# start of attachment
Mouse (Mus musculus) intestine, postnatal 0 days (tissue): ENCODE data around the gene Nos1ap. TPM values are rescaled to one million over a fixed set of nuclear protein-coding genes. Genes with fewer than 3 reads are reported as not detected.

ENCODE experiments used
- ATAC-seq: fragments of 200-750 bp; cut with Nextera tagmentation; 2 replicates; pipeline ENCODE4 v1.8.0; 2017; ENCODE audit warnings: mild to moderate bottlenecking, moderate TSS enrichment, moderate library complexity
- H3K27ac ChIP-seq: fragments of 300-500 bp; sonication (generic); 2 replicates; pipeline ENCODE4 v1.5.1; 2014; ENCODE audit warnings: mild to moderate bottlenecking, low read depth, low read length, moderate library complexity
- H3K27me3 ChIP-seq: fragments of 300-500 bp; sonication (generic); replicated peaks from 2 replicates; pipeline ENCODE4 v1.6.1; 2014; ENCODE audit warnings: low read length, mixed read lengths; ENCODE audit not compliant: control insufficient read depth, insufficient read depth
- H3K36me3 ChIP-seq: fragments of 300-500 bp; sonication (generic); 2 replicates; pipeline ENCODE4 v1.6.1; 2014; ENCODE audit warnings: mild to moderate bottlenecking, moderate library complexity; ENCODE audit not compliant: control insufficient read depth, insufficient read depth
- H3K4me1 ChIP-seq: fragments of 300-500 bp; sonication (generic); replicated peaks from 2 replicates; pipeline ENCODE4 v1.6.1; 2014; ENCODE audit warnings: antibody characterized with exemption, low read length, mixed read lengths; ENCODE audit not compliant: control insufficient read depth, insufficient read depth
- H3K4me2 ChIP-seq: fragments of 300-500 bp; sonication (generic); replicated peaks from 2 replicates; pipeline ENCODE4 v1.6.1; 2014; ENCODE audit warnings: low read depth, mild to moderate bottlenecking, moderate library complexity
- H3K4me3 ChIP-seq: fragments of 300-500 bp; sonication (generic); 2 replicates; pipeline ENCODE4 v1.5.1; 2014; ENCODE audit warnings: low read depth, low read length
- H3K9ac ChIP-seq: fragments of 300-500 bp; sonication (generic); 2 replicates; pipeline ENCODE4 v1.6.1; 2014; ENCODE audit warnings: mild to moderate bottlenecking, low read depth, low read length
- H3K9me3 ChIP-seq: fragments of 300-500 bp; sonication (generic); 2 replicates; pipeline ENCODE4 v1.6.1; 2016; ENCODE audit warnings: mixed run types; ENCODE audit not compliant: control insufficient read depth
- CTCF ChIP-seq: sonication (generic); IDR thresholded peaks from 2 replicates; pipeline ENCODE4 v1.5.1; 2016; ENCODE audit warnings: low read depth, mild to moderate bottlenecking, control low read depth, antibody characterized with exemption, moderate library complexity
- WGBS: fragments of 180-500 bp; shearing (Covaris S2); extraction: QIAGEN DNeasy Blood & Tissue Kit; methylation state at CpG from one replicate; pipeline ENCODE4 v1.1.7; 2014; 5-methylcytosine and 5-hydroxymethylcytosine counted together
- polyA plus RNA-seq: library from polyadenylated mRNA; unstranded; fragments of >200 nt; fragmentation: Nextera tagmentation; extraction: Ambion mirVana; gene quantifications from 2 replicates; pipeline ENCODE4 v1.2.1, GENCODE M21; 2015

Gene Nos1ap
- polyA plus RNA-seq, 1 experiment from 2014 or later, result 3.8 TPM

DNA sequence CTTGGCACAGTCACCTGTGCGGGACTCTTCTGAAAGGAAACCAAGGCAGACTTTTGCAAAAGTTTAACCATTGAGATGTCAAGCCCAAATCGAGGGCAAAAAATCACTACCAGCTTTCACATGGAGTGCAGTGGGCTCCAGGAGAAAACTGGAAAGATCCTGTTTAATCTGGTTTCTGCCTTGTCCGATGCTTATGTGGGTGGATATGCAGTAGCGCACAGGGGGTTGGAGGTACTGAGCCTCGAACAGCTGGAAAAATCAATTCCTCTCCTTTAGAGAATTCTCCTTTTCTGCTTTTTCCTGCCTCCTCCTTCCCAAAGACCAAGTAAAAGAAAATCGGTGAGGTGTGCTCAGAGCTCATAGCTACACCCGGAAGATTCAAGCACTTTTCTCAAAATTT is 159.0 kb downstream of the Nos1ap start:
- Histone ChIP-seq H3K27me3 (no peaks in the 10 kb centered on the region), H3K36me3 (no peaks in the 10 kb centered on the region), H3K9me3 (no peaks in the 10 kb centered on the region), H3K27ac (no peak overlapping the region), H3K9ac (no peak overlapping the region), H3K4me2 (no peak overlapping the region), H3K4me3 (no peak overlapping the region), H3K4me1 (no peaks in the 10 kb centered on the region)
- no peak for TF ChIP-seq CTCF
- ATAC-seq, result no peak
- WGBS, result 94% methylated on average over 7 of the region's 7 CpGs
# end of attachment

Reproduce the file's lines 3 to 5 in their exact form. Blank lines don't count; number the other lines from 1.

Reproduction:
- ATAC-seq: fragments of 200-750 bp; cut with Nextera tagmentation; 2 replicates; pipeline ENCODE4 v1.8.0; 2017; ENCODE audit warnings: mild to moderate bottlenecking, moderate TSS enrichment, moderate library complexity
- H3K27ac ChIP-seq: fragments of 300-500 bp; sonication (generic); 2 replicates; pipeline ENCODE4 v1.5.1; 2014; ENCODE audit warnings: mild to moderate bottlenecking, low read depth, low read length, moderate library complexity
- H3K27me3 ChIP-seq: fragments of 300-500 bp; sonication (generic); replicated peaks from 2 replicates; pipeline ENCODE4 v1.6.1; 2014; ENCODE audit warnings: low read length, mixed read lengths; ENCODE audit not compliant: control insufficient read depth, insufficient read depth